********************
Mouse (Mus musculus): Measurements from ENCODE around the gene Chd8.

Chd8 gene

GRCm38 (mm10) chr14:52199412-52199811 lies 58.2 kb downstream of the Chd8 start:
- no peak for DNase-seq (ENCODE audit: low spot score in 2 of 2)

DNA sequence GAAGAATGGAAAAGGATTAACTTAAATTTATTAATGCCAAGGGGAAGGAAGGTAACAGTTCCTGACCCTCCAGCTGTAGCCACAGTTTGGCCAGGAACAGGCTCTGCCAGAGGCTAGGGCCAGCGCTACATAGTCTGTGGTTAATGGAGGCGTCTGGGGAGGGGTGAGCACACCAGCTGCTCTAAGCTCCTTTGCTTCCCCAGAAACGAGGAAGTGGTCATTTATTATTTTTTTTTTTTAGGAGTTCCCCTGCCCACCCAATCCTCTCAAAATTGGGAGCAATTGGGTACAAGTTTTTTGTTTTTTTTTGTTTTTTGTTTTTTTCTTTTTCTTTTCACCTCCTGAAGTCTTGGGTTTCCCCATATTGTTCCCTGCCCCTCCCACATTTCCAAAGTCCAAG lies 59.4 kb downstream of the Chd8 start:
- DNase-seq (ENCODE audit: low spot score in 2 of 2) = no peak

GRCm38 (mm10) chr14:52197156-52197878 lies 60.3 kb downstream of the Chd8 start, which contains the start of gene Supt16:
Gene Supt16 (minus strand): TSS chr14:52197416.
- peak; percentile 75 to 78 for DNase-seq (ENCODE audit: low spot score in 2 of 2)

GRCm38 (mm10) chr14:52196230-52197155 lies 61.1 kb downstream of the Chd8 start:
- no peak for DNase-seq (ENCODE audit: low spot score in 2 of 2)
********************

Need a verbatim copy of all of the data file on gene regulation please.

Mouse (Mus musculus): Measurements from ENCODE around the gene Chd8.

Chd8 gene

GRCm38 (mm10) chr14:52199412-52199811 lies 58.2 kb downstream of the Chd8 start:
- no peak for DNase-seq (ENCODE audit: low spot score in 2 of 2)

DNA sequence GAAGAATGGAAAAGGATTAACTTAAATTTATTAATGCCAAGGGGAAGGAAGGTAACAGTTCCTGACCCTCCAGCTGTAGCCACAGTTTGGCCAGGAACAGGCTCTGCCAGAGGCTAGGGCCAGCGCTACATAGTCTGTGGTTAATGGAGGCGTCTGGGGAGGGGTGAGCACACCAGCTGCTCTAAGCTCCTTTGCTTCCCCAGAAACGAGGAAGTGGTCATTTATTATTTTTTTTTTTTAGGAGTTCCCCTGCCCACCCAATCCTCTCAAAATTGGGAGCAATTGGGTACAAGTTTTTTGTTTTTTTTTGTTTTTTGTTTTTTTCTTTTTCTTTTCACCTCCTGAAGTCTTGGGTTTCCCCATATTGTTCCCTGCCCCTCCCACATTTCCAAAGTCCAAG lies 59.4 kb downstream of the Chd8 start:
- DNase-seq (ENCODE audit: low spot score in 2 of 2) = no peak

GRCm38 (mm10) chr14:52197156-52197878 lies 60.3 kb downstream of the Chd8 start, which contains the start of gene Supt16:
Gene Supt16 (minus strand): TSS chr14:52197416.
- peak; percentile 75 to 78 for DNase-seq (ENCODE audit: low spot score in 2 of 2)

GRCm38 (mm10) chr14:52196230-52197155 lies 61.1 kb downstream of the Chd8 start:
- no peak for DNase-seq (ENCODE audit: low spot score in 2 of 2)